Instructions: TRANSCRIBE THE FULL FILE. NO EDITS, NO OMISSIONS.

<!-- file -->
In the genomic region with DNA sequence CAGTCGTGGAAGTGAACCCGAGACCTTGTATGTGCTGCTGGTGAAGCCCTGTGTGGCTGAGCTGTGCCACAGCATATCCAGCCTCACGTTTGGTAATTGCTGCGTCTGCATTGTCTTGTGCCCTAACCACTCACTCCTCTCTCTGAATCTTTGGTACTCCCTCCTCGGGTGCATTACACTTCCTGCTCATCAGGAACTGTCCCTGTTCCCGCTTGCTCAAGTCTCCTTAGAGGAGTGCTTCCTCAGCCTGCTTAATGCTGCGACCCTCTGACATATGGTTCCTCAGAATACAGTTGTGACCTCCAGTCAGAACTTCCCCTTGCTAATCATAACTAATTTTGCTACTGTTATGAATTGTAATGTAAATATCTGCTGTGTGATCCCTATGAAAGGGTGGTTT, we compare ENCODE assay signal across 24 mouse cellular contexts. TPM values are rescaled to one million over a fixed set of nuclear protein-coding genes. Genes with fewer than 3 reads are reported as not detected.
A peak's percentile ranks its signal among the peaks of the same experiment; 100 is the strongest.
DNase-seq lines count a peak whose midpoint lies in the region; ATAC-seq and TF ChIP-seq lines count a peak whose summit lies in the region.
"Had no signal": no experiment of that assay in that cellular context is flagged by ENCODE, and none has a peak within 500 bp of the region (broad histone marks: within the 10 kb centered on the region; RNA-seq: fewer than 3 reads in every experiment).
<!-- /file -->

In the genomic region with DNA sequence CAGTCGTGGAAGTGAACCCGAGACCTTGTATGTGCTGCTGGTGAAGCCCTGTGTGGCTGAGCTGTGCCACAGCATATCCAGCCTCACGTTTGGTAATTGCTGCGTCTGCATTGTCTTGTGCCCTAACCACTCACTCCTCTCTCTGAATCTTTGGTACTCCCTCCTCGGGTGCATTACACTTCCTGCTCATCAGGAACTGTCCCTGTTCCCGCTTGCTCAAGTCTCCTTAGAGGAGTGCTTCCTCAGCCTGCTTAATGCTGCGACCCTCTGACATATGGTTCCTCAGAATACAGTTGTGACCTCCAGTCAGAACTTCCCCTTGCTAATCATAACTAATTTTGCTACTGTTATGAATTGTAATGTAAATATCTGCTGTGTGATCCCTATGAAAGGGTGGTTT, we compare ENCODE assay signal across 24 mouse cellular contexts. TPM values are rescaled to one million over a fixed set of nuclear protein-coding genes. Genes with fewer than 3 reads are reported as not detected.
A peak's percentile ranks its signal among the peaks of the same experiment; 100 is the strongest.
DNase-seq lines count a peak whose midpoint lies in the region; ATAC-seq and TF ChIP-seq lines count a peak whose summit lies in the region.
"Had no signal": no experiment of that assay in that cellular context is flagged by ENCODE, and none has a peak within 500 bp of the region (broad histone marks: within the 10 kb centered on the region; RNA-seq: fewer than 3 reads in every experiment).